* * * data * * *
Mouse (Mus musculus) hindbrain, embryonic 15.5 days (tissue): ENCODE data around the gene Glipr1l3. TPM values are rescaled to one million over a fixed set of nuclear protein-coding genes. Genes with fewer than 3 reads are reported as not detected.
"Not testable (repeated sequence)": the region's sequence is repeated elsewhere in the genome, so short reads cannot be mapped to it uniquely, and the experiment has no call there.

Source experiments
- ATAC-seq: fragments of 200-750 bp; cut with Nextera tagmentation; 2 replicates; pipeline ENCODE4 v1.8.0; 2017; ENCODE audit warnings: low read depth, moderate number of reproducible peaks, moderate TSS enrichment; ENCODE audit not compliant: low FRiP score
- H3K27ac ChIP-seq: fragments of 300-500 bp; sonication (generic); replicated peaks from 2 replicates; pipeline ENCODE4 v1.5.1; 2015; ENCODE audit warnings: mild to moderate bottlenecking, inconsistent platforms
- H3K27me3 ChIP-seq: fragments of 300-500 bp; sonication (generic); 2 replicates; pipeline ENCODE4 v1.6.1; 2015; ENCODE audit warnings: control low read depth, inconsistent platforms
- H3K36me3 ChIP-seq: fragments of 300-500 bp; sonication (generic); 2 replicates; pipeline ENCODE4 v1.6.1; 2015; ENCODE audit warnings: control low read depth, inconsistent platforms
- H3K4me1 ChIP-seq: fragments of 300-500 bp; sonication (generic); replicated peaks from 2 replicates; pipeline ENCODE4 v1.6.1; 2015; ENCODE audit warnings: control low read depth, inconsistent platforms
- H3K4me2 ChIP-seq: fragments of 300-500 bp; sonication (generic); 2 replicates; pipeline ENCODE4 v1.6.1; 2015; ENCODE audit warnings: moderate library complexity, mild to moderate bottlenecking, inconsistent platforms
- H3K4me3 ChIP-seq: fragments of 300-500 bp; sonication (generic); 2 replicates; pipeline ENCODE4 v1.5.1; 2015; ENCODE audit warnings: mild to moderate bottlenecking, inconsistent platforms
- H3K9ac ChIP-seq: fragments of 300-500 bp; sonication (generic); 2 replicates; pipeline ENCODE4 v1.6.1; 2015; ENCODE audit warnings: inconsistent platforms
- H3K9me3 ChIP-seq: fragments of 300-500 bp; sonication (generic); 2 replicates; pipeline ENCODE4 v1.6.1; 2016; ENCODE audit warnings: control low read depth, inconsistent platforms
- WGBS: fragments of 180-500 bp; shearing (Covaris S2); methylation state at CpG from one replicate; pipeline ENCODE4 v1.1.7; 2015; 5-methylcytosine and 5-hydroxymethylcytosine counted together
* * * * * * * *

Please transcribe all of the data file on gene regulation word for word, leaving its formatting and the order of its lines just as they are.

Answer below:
Mouse (Mus musculus) hindbrain, embryonic 15.5 days (tissue): ENCODE data around the gene Glipr1l3. TPM values are rescaled to one million over a fixed set of nuclear protein-coding genes. Genes with fewer than 3 reads are reported as not detected.
"Not testable (repeated sequence)": the region's sequence is repeated elsewhere in the genome, so short reads cannot be mapped to it uniquely, and the experiment has no call there.

Source experiments
- ATAC-seq: fragments of 200-750 bp; cut with Nextera tagmentation; 2 replicates; pipeline ENCODE4 v1.8.0; 2017; ENCODE audit warnings: low read depth, moderate number of reproducible peaks, moderate TSS enrichment; ENCODE audit not compliant: low FRiP score
- H3K27ac ChIP-seq: fragments of 300-500 bp; sonication (generic); replicated peaks from 2 replicates; pipeline ENCODE4 v1.5.1; 2015; ENCODE audit warnings: mild to moderate bottlenecking, inconsistent platforms
- H3K27me3 ChIP-seq: fragments of 300-500 bp; sonication (generic); 2 replicates; pipeline ENCODE4 v1.6.1; 2015; ENCODE audit warnings: control low read depth, inconsistent platforms
- H3K36me3 ChIP-seq: fragments of 300-500 bp; sonication (generic); 2 replicates; pipeline ENCODE4 v1.6.1; 2015; ENCODE audit warnings: control low read depth, inconsistent platforms
- H3K4me1 ChIP-seq: fragments of 300-500 bp; sonication (generic); replicated peaks from 2 replicates; pipeline ENCODE4 v1.6.1; 2015; ENCODE audit warnings: control low read depth, inconsistent platforms
- H3K4me2 ChIP-seq: fragments of 300-500 bp; sonication (generic); 2 replicates; pipeline ENCODE4 v1.6.1; 2015; ENCODE audit warnings: moderate library complexity, mild to moderate bottlenecking, inconsistent platforms
- H3K4me3 ChIP-seq: fragments of 300-500 bp; sonication (generic); 2 replicates; pipeline ENCODE4 v1.5.1; 2015; ENCODE audit warnings: mild to moderate bottlenecking, inconsistent platforms
- H3K9ac ChIP-seq: fragments of 300-500 bp; sonication (generic); 2 replicates; pipeline ENCODE4 v1.6.1; 2015; ENCODE audit warnings: inconsistent platforms
- H3K9me3 ChIP-seq: fragments of 300-500 bp; sonication (generic); 2 replicates; pipeline ENCODE4 v1.6.1; 2016; ENCODE audit warnings: control low read depth, inconsistent platforms
- WGBS: fragments of 180-500 bp; shearing (Covaris S2); methylation state at CpG from one replicate; pipeline ENCODE4 v1.1.7; 2015; 5-methylcytosine and 5-hydroxymethylcytosine counted together